The invention resides in providing a pavement removing attachment that can be removably mounted on the lift arms of a vehicle, such as a tractor loader, for angular adjustment about a transverse horizontal axis to perform the multiple pavement removal steps of breaking loose, holding, lifting and dump discharging of the removed pavement into a truck. The attachment comprises a main frame that has a vertical extent and front and rear sides. A penetrating member is mounted to extend cantilever from the front side of the main frame and an angular adjusting means is provided for orientating the penetrating member to any desired angular position from below to above horizontal. The penetrating member is adapted for penetration into the interface between the pavement and the material which supports it to break loose, hold, lift and then dump discharge the lifted slab pavement into a truck. A holding means, preferably in the form of a pair of stub beams, is mounted to also extend from the front side of the main frame in vertically spaced relation above the penetrating member to define a space therebetween into which the pavement can slide during removal with the pavement being held between the penetrating member and the stub beam. A hitch means is provided on the main frame for mounting the attachment on the lift arms of a tractor loader.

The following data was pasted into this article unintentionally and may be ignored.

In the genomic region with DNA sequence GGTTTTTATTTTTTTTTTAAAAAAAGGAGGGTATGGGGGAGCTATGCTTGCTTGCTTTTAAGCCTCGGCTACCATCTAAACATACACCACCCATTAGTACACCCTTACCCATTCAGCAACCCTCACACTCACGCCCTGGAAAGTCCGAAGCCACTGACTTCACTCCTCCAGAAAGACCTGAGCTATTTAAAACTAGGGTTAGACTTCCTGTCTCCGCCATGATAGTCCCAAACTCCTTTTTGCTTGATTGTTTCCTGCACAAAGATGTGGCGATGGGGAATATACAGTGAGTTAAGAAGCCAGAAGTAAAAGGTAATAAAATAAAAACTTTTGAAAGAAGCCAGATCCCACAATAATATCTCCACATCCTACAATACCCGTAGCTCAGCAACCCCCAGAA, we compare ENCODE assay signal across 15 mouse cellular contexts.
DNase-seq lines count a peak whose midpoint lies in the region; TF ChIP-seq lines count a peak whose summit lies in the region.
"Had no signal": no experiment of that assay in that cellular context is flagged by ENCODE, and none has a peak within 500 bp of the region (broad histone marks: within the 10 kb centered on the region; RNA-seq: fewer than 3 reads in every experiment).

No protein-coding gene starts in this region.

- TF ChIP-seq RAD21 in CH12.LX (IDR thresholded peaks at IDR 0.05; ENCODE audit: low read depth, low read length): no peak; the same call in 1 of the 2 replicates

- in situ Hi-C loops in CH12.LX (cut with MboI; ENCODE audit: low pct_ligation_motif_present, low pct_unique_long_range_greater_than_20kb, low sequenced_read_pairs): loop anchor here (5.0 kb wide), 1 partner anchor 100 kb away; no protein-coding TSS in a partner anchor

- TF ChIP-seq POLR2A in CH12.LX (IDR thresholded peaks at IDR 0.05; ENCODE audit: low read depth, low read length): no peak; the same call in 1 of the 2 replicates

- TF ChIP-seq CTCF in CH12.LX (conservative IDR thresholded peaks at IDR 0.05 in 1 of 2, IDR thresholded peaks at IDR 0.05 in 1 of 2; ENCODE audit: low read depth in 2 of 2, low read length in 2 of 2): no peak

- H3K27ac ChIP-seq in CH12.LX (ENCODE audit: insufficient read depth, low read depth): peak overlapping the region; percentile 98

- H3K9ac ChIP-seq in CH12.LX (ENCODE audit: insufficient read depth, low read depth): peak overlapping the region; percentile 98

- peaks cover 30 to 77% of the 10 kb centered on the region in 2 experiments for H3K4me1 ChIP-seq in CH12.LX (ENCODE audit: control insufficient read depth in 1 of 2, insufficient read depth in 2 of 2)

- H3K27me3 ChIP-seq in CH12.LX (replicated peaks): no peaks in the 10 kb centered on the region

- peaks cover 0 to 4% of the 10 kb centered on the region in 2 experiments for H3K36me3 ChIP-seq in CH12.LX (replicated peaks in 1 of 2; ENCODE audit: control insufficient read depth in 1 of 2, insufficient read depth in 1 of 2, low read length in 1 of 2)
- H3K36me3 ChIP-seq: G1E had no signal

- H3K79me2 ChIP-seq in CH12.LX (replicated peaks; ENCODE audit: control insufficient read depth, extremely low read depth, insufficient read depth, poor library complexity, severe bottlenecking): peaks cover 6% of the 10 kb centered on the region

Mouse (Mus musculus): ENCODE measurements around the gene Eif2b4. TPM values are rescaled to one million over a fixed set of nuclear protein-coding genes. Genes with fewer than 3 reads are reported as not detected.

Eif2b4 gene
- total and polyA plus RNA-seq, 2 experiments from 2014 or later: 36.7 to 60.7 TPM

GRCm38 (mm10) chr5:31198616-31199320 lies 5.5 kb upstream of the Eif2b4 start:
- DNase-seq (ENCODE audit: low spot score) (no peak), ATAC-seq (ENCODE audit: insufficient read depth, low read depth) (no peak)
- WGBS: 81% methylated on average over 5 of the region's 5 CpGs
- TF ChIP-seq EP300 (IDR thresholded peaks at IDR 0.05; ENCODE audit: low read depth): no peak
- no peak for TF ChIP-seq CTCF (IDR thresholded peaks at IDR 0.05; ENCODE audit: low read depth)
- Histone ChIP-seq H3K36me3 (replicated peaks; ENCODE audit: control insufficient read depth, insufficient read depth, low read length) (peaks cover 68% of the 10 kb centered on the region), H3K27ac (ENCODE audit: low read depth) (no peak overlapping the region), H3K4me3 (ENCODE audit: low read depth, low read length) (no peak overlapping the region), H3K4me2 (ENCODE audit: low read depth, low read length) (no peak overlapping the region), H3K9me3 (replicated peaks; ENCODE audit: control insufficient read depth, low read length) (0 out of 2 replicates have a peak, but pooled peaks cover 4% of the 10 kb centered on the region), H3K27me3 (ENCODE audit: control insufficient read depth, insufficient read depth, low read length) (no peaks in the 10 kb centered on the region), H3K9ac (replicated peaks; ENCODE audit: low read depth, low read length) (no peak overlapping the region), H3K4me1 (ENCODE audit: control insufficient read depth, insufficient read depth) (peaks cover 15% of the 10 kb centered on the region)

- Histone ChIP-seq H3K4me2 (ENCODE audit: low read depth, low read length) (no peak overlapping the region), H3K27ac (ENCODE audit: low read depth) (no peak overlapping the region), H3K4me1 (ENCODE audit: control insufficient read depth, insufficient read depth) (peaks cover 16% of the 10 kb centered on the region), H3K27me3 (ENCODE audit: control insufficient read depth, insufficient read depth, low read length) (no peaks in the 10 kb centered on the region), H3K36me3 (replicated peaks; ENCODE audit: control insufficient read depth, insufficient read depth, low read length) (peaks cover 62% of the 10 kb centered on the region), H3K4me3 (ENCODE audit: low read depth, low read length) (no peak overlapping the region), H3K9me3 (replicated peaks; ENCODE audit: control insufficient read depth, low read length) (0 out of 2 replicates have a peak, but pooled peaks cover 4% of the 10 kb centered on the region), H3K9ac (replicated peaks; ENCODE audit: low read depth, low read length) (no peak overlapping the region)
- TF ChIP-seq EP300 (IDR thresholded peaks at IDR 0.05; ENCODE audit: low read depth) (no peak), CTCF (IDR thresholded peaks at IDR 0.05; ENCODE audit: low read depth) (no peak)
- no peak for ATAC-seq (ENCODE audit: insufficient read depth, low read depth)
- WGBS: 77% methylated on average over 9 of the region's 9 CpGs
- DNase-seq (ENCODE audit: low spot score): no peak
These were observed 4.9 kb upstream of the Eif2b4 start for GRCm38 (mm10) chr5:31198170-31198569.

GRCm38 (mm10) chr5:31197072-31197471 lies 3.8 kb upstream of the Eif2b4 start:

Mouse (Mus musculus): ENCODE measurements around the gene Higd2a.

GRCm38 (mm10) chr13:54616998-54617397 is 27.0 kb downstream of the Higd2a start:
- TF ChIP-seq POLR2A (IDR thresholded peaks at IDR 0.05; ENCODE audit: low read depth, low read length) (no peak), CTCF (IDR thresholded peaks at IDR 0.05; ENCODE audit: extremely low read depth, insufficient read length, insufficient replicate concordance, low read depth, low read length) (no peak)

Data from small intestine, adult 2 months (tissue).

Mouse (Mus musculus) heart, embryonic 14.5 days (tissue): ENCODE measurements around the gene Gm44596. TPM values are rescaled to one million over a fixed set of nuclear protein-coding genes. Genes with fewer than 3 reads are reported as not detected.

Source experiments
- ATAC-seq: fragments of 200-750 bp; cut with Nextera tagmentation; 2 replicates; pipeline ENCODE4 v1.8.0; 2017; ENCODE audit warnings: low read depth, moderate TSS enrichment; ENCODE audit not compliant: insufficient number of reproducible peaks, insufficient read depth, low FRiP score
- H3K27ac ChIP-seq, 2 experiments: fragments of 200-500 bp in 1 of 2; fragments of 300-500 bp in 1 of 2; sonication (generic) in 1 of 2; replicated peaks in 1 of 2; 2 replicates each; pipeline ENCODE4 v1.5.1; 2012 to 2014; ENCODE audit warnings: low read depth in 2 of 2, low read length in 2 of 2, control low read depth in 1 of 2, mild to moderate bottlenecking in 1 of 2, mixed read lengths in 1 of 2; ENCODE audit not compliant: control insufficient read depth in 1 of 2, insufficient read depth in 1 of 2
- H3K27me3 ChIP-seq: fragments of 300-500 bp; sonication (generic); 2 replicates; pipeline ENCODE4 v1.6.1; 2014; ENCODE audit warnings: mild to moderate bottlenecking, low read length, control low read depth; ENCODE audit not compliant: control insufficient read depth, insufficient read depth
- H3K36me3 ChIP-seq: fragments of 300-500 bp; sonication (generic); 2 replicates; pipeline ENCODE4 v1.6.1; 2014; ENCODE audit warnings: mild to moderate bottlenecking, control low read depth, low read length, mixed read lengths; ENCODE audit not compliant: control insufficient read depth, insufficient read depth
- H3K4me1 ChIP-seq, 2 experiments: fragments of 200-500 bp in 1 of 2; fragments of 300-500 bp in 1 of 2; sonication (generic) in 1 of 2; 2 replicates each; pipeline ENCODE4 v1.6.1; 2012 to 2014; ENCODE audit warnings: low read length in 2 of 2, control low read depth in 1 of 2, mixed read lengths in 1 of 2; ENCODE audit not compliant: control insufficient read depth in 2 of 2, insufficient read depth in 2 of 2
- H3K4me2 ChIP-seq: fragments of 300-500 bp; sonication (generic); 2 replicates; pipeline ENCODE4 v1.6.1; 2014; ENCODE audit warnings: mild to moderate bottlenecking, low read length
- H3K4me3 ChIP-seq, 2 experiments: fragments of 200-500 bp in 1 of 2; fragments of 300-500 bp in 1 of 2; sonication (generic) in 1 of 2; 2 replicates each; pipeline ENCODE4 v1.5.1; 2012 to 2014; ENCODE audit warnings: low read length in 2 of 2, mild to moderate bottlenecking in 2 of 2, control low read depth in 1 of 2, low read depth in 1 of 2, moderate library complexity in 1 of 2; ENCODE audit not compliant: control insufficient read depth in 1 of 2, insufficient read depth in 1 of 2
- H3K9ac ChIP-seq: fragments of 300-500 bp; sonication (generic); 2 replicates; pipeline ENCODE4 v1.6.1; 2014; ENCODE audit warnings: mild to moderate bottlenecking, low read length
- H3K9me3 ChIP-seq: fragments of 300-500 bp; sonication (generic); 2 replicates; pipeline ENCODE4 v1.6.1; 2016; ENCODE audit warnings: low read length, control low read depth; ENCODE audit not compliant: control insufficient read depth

Preferably, the stub beams will be significantly shorter than the penetrating members and will include a vertical position adjustment means, in the form of stub beam receiving compartments in the main frame, that will releasably support the stub beam members in any one of the compartments to adjust the space between the stub beam and penetrating members so that the space will closely match the thickness of the pavement that is to be removed.